Tweedledee

Tweedledee is played by Shelly Trujillo in “Curiouser and Curiouser.”

For some theater companies, the pandemic opened doors to long-considered innovative productions. 

For Theater Works, that meant a journey into the wild world of immersive theater that took their artists and audience down a rabbit hole to the world of Wonderland. 

Their first two trips, “Curiouser and Curiouser” and “A Curiouser Nutcracker,” sold out. Theater Works conducted surveys asking audiences what they wanted next. 

The answer?

A darker trip.

“That’s what ‘Curiouser and Curiouser Too’ is,” said Cate Hinkle, Theater Works’ managing director. 

“It’s mostly the same concept —  you’re in Wonderland and you’re walking through the different realms of Wonderland — but there are changes throughout.”

The show runs June 3 to July 25. Reservations are required through theaterworks.org.

“Curiouser and Curiouser Too” is, she said, a different story than previous efforts. For example, instead of a beach, there is a dungeon. The Red Queen wishes to release the evil Jabberwocky, and it is up to the audience, who play the role of Alice, to stop that.

 

Immersive, interactive experience

In immersive theater, the audience moves through the sets, interacts directly with actors, and can sometimes have an effect on the story’s outcome. 

It became well-known in the United States when “Sleep No More” opened in New York. That was an interactive version of Shakespeare’s “Macbeth” that took place over several floors of a former hotel.

Theater Works repurposed its building for the “Curiouser and Curiouser” experience. It turned dressing rooms into performance spaces, offices into dressing rooms, and the rehearsal space became one of the realms. Thirteen rooms were transformed into places in Wonderland.

Theater Works’ producing artistic director, Chris Hamby, had attended immersive theater in New York, San Francisco and LA. He thought the pandemic would be the perfect time to pivot to immersive theater. 

The idea was to do a naturally socially distanced show. Each show has 12 audience members who are in different rooms that were disinfected between each scene.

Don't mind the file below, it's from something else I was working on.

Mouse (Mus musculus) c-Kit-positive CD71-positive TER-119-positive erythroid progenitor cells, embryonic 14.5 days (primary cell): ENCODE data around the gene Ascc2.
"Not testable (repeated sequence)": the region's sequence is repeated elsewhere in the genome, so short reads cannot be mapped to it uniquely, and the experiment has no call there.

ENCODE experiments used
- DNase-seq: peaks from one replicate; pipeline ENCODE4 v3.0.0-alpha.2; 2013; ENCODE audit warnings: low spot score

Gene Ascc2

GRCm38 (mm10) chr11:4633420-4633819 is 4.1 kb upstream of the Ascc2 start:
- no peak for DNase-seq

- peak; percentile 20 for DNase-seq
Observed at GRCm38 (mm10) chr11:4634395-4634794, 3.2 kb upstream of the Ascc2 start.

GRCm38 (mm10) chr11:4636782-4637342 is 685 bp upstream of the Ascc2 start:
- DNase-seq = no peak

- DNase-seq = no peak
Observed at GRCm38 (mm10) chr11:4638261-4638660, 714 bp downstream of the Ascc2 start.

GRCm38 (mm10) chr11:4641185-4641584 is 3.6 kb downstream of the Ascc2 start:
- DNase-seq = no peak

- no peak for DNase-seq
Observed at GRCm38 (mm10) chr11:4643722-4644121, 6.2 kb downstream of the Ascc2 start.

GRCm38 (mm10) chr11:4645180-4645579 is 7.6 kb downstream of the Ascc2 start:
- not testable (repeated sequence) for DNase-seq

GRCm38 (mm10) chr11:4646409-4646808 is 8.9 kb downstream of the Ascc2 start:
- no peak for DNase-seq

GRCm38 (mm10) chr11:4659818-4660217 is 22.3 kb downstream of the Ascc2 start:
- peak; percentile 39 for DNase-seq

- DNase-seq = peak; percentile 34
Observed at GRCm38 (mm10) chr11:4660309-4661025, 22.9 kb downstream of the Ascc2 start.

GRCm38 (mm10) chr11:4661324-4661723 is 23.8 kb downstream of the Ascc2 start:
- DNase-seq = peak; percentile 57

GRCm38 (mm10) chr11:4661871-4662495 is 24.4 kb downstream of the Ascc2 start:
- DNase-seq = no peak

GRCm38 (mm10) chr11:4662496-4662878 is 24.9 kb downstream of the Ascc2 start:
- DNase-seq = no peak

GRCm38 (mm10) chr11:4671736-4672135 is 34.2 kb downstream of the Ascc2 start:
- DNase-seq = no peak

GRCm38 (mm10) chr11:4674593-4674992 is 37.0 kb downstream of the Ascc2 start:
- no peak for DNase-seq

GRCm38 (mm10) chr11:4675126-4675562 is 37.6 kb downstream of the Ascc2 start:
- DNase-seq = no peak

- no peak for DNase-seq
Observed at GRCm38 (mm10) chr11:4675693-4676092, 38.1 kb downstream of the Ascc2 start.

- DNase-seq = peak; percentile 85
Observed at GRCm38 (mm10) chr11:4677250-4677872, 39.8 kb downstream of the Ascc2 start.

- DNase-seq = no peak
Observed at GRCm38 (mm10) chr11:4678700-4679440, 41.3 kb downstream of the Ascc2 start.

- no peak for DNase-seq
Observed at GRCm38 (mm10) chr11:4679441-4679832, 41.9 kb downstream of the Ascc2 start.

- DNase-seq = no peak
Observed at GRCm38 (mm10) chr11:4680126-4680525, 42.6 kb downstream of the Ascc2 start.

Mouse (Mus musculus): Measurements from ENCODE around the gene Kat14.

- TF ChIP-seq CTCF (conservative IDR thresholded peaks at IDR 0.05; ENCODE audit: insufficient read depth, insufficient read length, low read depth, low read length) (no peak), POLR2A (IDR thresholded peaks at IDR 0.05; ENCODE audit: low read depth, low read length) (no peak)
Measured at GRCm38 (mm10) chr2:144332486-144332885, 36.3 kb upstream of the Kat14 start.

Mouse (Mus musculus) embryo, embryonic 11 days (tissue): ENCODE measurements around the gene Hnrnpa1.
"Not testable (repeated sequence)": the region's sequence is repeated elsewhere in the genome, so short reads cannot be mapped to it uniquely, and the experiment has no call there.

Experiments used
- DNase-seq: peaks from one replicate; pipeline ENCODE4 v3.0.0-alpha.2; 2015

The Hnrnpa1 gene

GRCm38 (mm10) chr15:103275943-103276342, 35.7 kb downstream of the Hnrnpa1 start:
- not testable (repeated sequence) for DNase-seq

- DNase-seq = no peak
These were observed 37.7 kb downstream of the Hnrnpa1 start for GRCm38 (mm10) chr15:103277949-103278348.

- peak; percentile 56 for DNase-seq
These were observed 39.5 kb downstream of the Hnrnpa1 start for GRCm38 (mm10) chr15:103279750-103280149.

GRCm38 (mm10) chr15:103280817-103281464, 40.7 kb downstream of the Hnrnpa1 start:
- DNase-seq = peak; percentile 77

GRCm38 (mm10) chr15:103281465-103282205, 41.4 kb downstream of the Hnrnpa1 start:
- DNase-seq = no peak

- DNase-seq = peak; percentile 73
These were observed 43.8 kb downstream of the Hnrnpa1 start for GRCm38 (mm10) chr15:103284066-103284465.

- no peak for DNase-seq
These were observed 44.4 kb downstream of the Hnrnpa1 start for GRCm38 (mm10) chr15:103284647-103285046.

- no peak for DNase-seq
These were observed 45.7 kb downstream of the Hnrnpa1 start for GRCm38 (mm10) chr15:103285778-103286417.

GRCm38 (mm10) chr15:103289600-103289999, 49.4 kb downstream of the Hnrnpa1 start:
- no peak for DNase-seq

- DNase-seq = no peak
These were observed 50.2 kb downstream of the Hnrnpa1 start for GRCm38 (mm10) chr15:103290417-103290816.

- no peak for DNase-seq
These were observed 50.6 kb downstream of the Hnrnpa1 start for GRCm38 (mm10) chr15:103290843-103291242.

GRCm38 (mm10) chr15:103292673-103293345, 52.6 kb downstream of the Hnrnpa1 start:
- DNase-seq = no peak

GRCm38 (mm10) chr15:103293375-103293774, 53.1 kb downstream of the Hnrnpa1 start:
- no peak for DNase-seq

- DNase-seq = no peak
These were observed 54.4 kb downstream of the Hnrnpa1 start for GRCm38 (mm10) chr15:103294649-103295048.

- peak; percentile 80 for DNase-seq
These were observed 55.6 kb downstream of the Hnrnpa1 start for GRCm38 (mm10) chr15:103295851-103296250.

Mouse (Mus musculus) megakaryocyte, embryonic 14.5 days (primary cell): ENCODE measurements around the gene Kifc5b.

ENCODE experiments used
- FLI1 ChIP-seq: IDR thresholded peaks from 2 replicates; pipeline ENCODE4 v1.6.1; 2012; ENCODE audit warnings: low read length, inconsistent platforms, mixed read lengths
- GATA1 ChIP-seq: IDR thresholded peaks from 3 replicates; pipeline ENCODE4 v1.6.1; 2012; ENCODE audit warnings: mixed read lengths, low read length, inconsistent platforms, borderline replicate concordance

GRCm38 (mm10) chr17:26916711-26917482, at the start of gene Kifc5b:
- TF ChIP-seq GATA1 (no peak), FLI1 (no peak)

“It was one of those things that just made sense as a response to COVID,” Hinkle said. “We couldn’t do normal theater, but with this we could control the spaces and the group sizes, and it fit very well within our constraints.”

 

Creating something different

When Theater Works received its first PPP loan in May, it relied on the staff to create an immersive experience. Even those who hadn’t been involved in production before became part of the team. 

First, Hamby selected each room, and the team created a scenario. Then they wrote the script, working alongside designers, actors and technicians.

“It was a lot of trial and error,” Hinkle said. “Then, on the marketing and ticketing side, we just threw out the rule book. We wanted to target a younger demographic, as the experience-driven night out was something the younger demographic was interested in. We targeted our market and rebranded.”

Because “Curiouser and Curiouser” was such a departure, Theater Works created a new brand with its own logo, website and ticketing.

“We did small groups, and there were timed entries,” Hinkle said. “That was all new to everyone, and even on the designer side, immersive theater is quite different than typical theater. You are so much more intimate with your environment. We had to think about that intimacy for the individualized audience experience.”

The staff worked on the show for four months. Normally, a show like this would take two years to prepare. 

“This was the thing everyone was working on, so we had dedicated time and space, which is not typical,” Hinkle said. “We were all motivated by the creativity and the newness. This was super cool and exciting. We are the first in Arizona to do this type of theater.”

 

Ramping up the gothic

Now in its third iteration, “Curiouser and Curiouser” is darker than the first show, which isn’t recommended for kids. 

Hinkle said the first show’s light-hearted elements have grown gothic and dark. The Queen’s throne room isn’t a fun garden but more of a vampire lair. Each room has been overhauled, and there are different interactions with the actors, different choreographies and dance sequences, and an all-new look.

“Even if you saw the show before, this will be a totally different experience,” Hinkle said.

There is a guided path, but groups will split and have their own experiences. When the audience arrives, they are given a card suit that determines their journey, which includes escape rooms where attendees must solve puzzles to get a clue that allows them to leave.

Theater Works is eager to unleash “Curiouser and Curiouser Too” because of the audience’s enthusiastic response to previous offerings. For many people, “Curiouser and Curiouser” was the first time leaving their home since the pandemic started.

“There’s been so much joy that has come out of this production,” Hinkle said. “The ‘I never thought theater could be like this’ reaction has been amazing. People who aren’t theater people who experienced this realized that theater doesn’t have to be sitting in their seats being a passive observer. They can participate.”

It is that enthusiasm that she hopes will draw new audiences — audiences who can experience something new and different.

“It’s fun. It’s engaging. It is something that will expand your mind and expand your creativity,” Hinkle said. “You will never regret it. It will be the best thing that you have experienced in your life.”